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Microsoft announced today that its use of specialized hardware for AI computation allowed it to get more than 10 times faster performance for a machine learning model that powers functionality of its Bing search engine.

The system, which the company calls Brainwave, is designed to take a trained neural network and run it as quickly as possible, with minimal latency. The goal is to provide roughly real-time artificial intelligence predictions for applications like new Bing features. This announcement is another step toward Microsoft making acceleration available for its cloud customers to run their own dedicated hardware-powered AI models.

Bing also received a handful of feature updates today, including support for defining less-used words when users hover their mouse pointers over them and offering multiple answers to how-to questions. Those features are enabled by the additional power Brainwave provides.

Microsoft is using field-programmable gate arrays (FPGAs) from Intel to power its AI computation. FPGAs are essentially blank canvases that allow developers to deploy a wide variety of different circuits by sending fresh software. That provides an interesting combination of programmability and performance, since the resulting circuits are optimized for particular applications (like AI computation), but can be changed without building a new chip.

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That hardware allowed Microsoft to not only create faster models but also to build more complex AI systems that would have required prohibitive amounts of compute capacity without the application of specialized hardware. For example, Bing’s Turing Prototype 1 model became 10 times more complex — compared to a version built for a CPU — as a result of the added computation capacity that came from using Brainwave. And while the Brainwave version is more complicated, Microsoft can also get results back from that model over 10 times faster.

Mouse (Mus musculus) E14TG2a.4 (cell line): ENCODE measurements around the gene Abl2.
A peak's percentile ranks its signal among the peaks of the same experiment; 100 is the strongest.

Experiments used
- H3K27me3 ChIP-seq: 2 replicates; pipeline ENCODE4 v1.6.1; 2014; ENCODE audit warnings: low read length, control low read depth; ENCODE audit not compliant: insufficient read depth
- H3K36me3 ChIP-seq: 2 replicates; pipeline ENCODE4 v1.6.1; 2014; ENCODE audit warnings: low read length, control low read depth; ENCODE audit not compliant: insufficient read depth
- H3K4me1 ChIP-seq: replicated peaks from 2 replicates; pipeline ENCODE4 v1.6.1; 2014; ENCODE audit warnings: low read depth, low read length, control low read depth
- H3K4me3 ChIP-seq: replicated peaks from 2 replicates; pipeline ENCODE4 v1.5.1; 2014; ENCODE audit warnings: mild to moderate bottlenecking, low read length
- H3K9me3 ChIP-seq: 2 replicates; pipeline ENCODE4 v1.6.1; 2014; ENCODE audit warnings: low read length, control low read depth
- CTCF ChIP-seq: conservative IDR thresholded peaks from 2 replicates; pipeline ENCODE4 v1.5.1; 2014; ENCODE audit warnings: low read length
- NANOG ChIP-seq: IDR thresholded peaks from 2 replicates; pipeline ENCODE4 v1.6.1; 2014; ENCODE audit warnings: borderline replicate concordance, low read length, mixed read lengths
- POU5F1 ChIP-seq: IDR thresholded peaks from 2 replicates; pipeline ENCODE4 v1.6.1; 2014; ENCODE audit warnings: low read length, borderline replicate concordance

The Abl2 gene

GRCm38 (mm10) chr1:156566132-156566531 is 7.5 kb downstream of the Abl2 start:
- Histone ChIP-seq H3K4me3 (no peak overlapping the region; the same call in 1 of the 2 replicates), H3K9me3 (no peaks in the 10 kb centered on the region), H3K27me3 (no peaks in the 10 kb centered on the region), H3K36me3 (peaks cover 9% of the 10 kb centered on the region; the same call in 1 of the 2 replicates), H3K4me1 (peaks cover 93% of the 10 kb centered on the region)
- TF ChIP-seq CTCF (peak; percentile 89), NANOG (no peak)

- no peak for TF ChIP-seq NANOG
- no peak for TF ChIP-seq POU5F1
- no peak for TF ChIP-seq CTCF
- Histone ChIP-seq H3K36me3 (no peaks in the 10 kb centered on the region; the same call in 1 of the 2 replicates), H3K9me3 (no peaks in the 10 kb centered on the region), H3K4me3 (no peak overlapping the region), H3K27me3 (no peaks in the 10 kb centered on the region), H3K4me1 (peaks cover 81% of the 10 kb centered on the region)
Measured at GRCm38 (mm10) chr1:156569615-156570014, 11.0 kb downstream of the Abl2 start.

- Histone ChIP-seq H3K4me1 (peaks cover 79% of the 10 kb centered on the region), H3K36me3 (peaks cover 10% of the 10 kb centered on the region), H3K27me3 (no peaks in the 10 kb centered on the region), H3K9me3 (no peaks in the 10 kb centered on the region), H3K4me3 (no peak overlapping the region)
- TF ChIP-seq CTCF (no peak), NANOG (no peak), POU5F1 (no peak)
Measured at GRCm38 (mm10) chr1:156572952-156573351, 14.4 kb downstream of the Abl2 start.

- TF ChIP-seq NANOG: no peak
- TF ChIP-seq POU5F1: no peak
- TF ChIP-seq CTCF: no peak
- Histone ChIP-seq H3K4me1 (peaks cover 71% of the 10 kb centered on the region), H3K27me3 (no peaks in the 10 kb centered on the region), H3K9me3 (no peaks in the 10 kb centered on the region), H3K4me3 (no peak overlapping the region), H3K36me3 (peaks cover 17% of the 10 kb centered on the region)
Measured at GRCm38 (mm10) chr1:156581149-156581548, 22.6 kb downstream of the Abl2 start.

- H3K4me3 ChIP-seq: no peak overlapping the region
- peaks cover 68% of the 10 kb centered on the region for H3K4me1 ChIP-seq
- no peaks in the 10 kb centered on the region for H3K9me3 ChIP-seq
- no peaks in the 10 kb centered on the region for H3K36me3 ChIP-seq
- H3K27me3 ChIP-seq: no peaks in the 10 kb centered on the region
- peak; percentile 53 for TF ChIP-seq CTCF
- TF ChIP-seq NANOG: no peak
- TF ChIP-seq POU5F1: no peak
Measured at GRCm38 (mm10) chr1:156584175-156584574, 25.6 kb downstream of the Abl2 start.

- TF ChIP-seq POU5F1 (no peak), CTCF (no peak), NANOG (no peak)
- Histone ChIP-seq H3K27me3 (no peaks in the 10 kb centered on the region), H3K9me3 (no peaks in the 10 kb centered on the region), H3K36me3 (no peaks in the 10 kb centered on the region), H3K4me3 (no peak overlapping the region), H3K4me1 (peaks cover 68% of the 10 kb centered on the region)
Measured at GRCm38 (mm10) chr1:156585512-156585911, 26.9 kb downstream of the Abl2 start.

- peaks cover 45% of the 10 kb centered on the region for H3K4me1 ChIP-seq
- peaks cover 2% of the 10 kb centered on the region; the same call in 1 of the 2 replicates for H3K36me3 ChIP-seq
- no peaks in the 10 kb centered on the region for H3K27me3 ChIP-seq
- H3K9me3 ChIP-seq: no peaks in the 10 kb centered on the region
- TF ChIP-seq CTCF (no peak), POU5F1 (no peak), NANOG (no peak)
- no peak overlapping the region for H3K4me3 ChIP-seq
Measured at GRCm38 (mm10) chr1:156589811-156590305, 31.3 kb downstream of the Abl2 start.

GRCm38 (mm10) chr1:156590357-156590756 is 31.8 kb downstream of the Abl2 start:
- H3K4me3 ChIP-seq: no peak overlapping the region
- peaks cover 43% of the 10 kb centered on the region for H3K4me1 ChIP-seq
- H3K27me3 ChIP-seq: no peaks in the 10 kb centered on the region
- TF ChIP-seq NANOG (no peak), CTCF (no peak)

Microsoft’s approach to AI computation differs from that of some of its peers, like Google, which created its own tensor processing unit (TPU) chips to provide similar functionality. Unlike FPGAs, Google’s TPUs can’t be reconfigured once they’re built. (Google deals with this by making its chips’ architecture as general as possible to deal with a wide variety of potential situations.)

The FPGAs Microsoft has deployed have dedicated digital signal processors on board that are optimized for performing some of the particular types of math needed for AI. This way the company is able to get some of the same benefits that come from building an application-specific integrated circuit (ASIC) such as a TPU.

Amazon has infrastructure-as-a-service instances that include attached FPGAs available through its cloud, though the company hasn’t discussed its own use of the hardware at length.

The Brainwave system is made up of a few components, starting with hundreds of thousands of FPGAs that Microsoft deployed in its datacenters around the world. Most of the company’s servers have an FPGA board attached that is connected to the top-of-rack network switch. That allows the servers to handle software-defined networking operations (as found in Azure Accelerated Networking) but also provides Microsoft with a pool of hardware-accelerated compute that isn’t necessarily tied to one FPGA per server.